Will the new British Columbia budget heavily impact the real estate market? Here’s what you need to know.
Today, we’re going to discuss the new BC budget and what the potential impacts are to our real estate market.
1. Foreign buyers tax. The foreign buyers tax has increased from 15% to 20%. The interesting part is that it now includes us, where we were exempt before.
2. Property transfer tax. Properties over $3 million will now have a 5% transfer tax. If you buy a $3.5 million house, you’ll see about another $2,500 on your transfer tax bill. Is that going to dissuade someone at that price point? Not likely.
3. The BC Home Partnership program, which was giving first-time buyers a hand up, will be eliminated. I think that was a little short-sighted on the part of the BC government. However, our experience in working with a number of first-time buyers shows that the vast majority were not actually taking advantage of the program.
4. Vacant property tax. As of 2019, they will be imposing a $20 fee for every $1,000 valuation on your property. For a $500,000 vacant home, this would add $10,000 to the property taxes. This would levy a very large, annual tax burden to an owner who leaves those homes vacant.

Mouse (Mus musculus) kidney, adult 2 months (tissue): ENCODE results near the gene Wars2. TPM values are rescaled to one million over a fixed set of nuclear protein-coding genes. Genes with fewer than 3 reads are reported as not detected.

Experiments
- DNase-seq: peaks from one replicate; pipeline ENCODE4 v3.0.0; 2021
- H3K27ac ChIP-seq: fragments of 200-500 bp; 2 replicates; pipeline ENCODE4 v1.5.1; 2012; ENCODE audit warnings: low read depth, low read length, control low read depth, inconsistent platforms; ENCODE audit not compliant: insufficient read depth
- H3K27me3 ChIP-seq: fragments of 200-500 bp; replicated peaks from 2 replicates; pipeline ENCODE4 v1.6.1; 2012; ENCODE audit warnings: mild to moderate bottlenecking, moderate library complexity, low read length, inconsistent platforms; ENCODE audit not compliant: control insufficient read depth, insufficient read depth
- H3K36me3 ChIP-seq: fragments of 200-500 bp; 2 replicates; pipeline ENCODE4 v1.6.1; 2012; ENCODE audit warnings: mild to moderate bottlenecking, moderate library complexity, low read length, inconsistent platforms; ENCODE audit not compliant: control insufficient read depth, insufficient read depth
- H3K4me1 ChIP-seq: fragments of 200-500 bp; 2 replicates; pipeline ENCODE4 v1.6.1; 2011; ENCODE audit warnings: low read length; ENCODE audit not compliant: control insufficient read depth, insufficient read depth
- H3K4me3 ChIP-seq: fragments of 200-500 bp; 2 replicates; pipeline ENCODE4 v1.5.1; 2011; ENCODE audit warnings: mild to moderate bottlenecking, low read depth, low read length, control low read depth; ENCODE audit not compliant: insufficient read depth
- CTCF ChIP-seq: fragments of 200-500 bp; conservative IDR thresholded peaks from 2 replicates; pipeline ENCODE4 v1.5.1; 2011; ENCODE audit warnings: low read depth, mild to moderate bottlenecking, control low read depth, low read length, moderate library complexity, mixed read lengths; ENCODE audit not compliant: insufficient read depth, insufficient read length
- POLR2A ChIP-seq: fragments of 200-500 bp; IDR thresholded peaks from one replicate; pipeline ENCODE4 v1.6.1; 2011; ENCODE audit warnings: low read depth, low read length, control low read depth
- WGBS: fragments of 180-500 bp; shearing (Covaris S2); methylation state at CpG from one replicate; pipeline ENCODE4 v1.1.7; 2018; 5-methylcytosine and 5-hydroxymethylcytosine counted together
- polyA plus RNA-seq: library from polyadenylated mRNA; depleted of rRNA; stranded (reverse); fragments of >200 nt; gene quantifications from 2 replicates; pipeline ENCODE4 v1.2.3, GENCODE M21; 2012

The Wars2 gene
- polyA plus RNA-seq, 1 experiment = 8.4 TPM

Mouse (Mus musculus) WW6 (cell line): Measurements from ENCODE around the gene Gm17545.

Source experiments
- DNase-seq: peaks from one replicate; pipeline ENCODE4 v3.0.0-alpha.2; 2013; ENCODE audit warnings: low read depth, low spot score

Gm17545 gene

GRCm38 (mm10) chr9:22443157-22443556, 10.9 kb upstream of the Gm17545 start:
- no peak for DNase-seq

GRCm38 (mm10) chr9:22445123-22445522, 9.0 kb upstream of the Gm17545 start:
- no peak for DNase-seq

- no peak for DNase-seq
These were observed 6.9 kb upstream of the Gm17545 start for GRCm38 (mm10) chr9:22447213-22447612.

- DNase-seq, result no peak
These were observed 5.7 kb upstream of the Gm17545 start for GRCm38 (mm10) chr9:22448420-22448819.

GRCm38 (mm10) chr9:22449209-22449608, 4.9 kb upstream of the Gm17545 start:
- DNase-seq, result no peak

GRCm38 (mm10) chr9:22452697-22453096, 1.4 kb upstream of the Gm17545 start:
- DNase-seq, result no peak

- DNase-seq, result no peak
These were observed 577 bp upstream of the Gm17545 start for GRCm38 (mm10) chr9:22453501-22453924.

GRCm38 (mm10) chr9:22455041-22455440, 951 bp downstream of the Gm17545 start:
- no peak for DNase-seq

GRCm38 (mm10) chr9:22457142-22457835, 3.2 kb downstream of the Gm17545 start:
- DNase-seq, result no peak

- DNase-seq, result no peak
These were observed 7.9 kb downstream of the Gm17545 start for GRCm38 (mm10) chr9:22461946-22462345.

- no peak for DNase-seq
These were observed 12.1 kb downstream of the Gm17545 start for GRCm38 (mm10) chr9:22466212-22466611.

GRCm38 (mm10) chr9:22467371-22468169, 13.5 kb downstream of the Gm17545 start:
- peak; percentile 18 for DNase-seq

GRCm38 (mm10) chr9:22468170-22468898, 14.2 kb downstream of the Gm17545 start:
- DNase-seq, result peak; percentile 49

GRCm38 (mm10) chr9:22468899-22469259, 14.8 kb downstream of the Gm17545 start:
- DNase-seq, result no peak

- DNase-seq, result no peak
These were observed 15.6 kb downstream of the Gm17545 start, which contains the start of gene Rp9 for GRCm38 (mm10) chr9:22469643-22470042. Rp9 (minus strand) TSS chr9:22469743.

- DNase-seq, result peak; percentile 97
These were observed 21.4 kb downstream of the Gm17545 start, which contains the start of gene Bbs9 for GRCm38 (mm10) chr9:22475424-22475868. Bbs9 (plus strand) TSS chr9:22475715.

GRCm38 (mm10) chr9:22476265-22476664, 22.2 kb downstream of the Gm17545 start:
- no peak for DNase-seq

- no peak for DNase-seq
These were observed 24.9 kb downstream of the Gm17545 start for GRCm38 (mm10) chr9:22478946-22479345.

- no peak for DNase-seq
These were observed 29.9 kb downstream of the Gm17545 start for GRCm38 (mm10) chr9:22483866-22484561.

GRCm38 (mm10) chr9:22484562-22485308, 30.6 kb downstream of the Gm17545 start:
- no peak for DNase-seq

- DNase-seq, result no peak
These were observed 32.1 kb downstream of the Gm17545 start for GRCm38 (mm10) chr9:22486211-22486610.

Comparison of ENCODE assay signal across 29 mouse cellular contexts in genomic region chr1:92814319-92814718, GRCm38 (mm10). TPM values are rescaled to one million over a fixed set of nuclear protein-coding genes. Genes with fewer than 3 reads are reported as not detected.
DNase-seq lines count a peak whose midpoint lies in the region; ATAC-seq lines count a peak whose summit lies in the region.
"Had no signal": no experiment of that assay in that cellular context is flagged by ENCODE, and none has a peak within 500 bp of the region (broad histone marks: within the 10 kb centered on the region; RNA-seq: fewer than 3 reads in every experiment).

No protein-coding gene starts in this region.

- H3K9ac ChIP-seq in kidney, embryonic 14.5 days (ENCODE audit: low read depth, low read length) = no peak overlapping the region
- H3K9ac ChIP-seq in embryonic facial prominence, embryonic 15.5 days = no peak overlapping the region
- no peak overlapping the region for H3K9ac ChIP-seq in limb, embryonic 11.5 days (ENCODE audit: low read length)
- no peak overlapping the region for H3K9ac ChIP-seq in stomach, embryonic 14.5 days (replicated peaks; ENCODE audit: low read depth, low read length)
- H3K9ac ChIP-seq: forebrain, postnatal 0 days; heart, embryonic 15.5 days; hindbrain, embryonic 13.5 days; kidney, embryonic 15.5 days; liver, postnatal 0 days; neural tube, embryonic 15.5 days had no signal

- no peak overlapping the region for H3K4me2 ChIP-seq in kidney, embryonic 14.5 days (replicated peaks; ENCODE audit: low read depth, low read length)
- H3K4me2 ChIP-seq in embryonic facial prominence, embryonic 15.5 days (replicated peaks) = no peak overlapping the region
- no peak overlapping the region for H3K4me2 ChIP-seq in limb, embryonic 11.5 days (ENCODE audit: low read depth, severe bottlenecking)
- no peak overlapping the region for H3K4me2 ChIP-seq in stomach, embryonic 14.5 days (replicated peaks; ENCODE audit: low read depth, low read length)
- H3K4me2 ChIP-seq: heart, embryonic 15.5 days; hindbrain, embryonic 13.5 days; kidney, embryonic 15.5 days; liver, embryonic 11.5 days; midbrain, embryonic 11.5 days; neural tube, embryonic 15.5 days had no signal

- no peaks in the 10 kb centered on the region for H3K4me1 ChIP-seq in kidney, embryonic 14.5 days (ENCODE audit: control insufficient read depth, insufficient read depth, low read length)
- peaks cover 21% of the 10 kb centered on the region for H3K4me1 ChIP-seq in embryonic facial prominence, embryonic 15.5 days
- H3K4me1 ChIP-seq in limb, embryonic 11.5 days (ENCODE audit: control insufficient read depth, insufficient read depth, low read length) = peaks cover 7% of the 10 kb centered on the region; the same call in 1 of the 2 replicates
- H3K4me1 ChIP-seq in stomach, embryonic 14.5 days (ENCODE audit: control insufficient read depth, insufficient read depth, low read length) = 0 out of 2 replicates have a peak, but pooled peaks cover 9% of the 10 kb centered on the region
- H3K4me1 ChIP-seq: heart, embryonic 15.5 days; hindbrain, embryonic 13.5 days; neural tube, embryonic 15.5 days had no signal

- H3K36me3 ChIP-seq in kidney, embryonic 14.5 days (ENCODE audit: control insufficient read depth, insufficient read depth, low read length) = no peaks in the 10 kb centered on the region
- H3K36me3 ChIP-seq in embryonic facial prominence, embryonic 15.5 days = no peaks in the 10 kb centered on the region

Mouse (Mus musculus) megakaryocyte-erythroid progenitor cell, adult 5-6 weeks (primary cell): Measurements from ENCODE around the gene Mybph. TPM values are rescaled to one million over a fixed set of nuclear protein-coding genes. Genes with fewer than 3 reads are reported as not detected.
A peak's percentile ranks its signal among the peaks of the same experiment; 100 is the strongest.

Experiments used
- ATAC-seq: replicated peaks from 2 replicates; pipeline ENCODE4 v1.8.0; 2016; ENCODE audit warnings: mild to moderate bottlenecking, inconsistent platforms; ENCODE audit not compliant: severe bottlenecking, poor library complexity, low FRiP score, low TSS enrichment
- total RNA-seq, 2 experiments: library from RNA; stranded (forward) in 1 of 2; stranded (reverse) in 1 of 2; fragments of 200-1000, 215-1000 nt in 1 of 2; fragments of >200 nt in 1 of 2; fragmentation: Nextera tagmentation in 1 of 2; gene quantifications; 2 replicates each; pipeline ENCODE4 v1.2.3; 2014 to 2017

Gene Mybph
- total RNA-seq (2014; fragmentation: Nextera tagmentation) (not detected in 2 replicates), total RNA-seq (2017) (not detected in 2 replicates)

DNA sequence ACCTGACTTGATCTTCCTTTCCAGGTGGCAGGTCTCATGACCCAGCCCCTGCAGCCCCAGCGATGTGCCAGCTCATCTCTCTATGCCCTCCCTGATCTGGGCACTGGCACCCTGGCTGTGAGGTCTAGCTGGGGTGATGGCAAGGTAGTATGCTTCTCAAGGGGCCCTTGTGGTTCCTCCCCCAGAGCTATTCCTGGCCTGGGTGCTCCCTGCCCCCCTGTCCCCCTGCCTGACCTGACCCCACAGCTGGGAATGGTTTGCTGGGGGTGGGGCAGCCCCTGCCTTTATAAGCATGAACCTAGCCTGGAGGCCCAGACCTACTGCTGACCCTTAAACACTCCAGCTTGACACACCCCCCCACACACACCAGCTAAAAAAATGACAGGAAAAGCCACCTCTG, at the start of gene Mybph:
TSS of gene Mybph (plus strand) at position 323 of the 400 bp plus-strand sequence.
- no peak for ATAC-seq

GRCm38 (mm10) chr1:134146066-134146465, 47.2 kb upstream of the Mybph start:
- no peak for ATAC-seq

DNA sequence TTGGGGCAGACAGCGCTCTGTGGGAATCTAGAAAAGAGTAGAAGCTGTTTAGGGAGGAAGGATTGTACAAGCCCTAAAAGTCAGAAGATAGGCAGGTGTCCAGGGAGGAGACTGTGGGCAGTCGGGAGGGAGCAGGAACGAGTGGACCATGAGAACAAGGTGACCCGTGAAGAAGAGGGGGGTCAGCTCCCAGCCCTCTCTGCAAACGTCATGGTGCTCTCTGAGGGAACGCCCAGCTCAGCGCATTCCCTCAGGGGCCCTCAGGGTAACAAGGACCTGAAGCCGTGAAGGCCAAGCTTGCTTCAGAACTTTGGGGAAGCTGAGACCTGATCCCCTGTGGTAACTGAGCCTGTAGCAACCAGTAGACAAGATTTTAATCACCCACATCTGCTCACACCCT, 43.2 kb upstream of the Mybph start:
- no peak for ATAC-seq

Let's analyze who this might affect. Firstly, it’s important to know that roughly 20% of buyers in the Okanagan are actually from outside of British Columbia, and those in BC are the only ones this will affect.
"It won’t send the market into a tailspin, but rather create some interesting conversations over the next three to six months."
Secondly, it’s also important to realize that less than 2% of our Okanagan market sells to a foreign buyer, so it probably isn’t enough to make a huge impact.
Additionally, of all the homes that change hands, roughly 6% of those are of a recreational nature. These are the types of properties that are typically left empty.
Overall, only small percentages of the market will be affected, particularly in a tight inventory market like this one. Even if a large quantity of these homes came on the market, it wouldn’t be enough to put downward pressure on pricing.
Looking at the real number of vacant properties downtown, there are 470 units, according to the last census. The Mission has another 380 or so vacant units.
These folks now have to make a decision: Should they rent it out and avoid the tax, or should they forgo the hassle altogether and just sell it?
There could be some of these properties coming on the market, but, as I said, it’s unlikely to drive our market down. However, it may pose some significant challenges for some who have invested and worked hard in their life to be able to invest in a second home.
That’s the unfortunate effect of the short-sighted BC budget that was rolled out, but don’t panic. The moral of the story is that it won’t send the market into a tailspin, but rather create some interesting conversations over the next three to six months.
If you have any questions about this, please feel free to reach out to me. I'd be happy to help you.Posted by AJ Hazzi on